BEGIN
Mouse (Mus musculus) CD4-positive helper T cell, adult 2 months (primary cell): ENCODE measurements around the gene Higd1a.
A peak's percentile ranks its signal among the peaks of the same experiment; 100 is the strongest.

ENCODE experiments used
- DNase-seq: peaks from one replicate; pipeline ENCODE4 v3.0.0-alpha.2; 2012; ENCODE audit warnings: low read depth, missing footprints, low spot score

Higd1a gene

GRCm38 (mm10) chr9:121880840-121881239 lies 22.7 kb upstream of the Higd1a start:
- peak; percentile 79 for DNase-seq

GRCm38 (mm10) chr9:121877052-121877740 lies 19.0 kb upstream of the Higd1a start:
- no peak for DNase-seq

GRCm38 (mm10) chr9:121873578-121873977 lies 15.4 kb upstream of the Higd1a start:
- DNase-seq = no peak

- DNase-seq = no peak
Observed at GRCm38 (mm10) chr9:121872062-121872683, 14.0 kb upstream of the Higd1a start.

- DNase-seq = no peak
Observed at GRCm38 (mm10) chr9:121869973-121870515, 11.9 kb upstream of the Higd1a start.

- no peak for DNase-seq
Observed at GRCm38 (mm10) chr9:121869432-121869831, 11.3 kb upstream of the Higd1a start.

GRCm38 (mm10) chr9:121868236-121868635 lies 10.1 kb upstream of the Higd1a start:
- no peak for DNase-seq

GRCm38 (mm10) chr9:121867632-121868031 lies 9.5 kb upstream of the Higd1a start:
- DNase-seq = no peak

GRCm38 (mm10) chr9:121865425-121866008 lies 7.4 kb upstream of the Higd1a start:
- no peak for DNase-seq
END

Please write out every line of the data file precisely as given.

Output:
Mouse (Mus musculus) CD4-positive helper T cell, adult 2 months (primary cell): ENCODE measurements around the gene Higd1a.
A peak's percentile ranks its signal among the peaks of the same experiment; 100 is the strongest.

ENCODE experiments used
- DNase-seq: peaks from one replicate; pipeline ENCODE4 v3.0.0-alpha.2; 2012; ENCODE audit warnings: low read depth, missing footprints, low spot score

Higd1a gene

GRCm38 (mm10) chr9:121880840-121881239 lies 22.7 kb upstream of the Higd1a start:
- peak; percentile 79 for DNase-seq

GRCm38 (mm10) chr9:121877052-121877740 lies 19.0 kb upstream of the Higd1a start:
- no peak for DNase-seq

GRCm38 (mm10) chr9:121873578-121873977 lies 15.4 kb upstream of the Higd1a start:
- DNase-seq = no peak

- DNase-seq = no peak
Observed at GRCm38 (mm10) chr9:121872062-121872683, 14.0 kb upstream of the Higd1a start.

- DNase-seq = no peak
Observed at GRCm38 (mm10) chr9:121869973-121870515, 11.9 kb upstream of the Higd1a start.

- no peak for DNase-seq
Observed at GRCm38 (mm10) chr9:121869432-121869831, 11.3 kb upstream of the Higd1a start.

GRCm38 (mm10) chr9:121868236-121868635 lies 10.1 kb upstream of the Higd1a start:
- no peak for DNase-seq

GRCm38 (mm10) chr9:121867632-121868031 lies 9.5 kb upstream of the Higd1a start:
- DNase-seq = no peak

GRCm38 (mm10) chr9:121865425-121866008 lies 7.4 kb upstream of the Higd1a start:
- no peak for DNase-seq